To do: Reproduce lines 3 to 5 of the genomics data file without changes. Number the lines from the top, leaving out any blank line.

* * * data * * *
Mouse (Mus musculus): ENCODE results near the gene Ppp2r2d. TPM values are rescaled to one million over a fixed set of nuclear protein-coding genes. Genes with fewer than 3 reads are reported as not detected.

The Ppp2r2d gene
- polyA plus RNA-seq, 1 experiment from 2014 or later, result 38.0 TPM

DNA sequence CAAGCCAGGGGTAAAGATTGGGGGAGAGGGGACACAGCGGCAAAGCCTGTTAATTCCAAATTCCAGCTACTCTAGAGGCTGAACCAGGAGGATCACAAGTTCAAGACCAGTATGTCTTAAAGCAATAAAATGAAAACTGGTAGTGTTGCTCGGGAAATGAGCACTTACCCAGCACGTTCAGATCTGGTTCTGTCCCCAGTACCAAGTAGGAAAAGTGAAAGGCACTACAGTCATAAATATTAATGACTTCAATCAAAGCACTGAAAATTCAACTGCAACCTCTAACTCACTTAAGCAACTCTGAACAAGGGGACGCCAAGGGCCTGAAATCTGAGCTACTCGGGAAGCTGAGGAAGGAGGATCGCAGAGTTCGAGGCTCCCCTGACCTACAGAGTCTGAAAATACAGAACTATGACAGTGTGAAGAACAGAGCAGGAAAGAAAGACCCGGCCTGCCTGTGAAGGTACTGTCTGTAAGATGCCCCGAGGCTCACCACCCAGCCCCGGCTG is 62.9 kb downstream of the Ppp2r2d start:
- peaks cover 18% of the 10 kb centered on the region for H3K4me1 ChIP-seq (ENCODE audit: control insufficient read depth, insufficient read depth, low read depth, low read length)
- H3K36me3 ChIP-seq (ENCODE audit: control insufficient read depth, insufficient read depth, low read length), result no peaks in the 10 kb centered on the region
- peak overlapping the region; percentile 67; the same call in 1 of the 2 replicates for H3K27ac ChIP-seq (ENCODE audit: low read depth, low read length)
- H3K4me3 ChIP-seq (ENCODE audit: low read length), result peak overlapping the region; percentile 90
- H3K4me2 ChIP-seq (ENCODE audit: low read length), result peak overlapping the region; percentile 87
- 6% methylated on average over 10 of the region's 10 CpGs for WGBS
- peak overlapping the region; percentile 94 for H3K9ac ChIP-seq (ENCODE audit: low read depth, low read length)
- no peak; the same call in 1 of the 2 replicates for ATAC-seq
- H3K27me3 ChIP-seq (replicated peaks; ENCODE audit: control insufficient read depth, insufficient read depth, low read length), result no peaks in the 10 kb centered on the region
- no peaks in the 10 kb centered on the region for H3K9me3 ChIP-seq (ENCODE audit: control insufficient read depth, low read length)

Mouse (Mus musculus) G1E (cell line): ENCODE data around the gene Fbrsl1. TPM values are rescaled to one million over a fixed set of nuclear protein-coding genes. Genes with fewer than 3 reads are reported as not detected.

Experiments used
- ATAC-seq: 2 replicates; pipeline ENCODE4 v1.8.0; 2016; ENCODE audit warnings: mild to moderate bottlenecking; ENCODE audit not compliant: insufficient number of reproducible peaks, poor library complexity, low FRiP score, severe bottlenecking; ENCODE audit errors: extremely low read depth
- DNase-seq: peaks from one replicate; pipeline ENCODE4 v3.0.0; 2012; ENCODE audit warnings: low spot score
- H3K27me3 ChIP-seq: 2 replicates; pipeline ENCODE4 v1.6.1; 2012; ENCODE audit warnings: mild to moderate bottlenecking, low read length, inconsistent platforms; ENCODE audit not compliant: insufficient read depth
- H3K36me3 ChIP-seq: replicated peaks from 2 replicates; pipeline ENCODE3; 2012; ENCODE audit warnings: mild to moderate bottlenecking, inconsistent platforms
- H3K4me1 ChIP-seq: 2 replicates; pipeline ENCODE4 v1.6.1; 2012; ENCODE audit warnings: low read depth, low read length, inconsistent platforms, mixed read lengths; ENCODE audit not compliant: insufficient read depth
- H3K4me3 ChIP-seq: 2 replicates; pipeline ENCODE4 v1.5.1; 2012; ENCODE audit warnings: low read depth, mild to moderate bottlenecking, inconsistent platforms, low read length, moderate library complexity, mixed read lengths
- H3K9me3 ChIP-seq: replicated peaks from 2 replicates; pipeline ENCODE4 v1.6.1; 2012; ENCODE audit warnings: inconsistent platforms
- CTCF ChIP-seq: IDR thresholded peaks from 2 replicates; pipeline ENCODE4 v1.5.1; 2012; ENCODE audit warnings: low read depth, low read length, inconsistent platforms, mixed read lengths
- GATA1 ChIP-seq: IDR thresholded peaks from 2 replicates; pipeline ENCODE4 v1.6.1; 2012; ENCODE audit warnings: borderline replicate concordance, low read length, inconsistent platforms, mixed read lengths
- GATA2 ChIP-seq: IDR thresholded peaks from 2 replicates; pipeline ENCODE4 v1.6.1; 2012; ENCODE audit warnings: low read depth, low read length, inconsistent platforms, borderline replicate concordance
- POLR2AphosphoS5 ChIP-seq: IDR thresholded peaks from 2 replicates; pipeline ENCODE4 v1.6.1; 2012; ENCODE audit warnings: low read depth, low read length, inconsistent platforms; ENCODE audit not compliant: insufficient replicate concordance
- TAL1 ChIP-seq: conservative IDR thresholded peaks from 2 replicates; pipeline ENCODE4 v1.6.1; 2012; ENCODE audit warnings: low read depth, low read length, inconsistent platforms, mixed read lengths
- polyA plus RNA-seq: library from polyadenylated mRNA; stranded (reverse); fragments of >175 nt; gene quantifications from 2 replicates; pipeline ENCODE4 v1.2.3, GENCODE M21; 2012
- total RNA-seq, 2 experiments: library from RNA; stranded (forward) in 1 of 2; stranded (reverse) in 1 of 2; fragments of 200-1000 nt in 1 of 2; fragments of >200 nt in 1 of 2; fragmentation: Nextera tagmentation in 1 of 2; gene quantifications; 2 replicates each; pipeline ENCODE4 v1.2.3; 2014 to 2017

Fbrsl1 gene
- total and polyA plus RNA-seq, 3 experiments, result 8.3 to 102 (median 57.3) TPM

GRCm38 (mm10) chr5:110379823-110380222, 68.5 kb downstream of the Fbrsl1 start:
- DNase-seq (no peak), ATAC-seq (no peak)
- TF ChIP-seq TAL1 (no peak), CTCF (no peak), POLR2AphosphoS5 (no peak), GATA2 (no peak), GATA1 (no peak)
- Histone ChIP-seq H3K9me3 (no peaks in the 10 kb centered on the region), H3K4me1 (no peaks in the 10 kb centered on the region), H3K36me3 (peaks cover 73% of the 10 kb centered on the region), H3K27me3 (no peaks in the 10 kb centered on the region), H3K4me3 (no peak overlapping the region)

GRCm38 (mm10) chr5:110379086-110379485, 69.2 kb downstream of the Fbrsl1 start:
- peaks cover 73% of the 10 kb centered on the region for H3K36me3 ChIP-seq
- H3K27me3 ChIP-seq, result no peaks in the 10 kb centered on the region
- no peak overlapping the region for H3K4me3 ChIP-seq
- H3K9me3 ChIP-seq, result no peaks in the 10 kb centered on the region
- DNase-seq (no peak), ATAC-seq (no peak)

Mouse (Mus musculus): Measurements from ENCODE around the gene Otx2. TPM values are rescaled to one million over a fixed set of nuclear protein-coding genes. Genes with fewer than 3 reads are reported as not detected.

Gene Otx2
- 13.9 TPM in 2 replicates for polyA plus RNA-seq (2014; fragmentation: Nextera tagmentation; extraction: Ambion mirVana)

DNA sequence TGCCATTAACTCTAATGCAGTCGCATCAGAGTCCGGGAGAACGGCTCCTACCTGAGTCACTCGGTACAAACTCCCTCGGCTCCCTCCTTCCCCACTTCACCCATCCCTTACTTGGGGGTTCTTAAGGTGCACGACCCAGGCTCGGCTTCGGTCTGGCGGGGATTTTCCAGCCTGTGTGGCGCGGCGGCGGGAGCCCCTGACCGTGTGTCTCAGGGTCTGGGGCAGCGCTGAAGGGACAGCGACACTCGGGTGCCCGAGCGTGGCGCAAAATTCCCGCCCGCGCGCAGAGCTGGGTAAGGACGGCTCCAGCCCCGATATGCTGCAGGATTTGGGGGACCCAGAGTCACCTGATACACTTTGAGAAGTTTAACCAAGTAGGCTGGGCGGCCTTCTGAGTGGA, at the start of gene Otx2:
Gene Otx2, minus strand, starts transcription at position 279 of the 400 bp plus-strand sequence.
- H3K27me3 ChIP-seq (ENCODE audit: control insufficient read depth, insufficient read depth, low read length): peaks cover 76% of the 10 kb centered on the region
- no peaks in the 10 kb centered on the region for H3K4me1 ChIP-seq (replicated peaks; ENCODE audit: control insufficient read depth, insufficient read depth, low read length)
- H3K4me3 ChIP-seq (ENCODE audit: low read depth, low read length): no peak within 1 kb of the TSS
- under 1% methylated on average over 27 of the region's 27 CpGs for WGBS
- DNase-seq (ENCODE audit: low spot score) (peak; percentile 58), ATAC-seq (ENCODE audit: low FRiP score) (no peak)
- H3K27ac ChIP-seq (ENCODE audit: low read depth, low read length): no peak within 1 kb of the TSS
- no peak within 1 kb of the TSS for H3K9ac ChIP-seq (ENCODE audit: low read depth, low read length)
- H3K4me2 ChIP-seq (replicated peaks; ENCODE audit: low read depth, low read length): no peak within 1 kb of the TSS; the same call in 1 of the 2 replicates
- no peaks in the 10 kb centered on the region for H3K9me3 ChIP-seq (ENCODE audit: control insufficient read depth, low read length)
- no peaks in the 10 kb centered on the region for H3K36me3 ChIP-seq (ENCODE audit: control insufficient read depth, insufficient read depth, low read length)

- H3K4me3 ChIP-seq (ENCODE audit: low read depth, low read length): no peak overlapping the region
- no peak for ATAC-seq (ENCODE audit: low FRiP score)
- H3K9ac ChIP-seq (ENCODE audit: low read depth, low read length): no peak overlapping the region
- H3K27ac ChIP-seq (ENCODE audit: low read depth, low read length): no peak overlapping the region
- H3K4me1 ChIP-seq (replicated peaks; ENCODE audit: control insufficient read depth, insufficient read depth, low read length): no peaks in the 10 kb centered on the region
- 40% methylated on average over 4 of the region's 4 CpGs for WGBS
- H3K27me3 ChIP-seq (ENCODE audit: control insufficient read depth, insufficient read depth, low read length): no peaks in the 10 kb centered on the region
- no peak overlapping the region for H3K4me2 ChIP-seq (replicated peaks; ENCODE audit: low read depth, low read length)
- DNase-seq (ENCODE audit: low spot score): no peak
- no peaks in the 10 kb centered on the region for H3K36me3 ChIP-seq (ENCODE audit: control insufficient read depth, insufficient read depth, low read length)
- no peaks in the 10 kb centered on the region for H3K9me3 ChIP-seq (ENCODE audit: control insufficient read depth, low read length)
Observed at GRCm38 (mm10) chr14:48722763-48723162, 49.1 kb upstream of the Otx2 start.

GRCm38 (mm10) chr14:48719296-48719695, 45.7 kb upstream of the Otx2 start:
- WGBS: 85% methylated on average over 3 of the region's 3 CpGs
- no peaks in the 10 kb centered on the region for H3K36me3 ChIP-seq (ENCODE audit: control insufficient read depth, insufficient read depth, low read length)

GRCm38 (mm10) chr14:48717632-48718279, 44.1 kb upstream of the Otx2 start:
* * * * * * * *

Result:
- polyA plus RNA-seq, 1 experiment from 2014 or later, result 38.0 TPM

DNA sequence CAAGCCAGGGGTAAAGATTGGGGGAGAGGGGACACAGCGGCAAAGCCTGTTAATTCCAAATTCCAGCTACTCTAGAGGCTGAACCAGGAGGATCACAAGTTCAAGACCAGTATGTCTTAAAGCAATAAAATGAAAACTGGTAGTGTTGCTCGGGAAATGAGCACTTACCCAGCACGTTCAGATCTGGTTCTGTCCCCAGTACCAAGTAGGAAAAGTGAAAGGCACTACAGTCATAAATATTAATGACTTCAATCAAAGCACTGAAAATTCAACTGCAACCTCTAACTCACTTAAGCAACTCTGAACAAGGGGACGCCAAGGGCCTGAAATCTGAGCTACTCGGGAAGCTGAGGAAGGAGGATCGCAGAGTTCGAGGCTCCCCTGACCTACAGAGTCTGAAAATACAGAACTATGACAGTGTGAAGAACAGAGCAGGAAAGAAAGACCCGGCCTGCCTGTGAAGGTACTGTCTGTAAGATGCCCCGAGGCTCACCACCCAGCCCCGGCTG is 62.9 kb downstream of the Ppp2r2d start:
- peaks cover 18% of the 10 kb centered on the region for H3K4me1 ChIP-seq (ENCODE audit: control insufficient read depth, insufficient read depth, low read depth, low read length)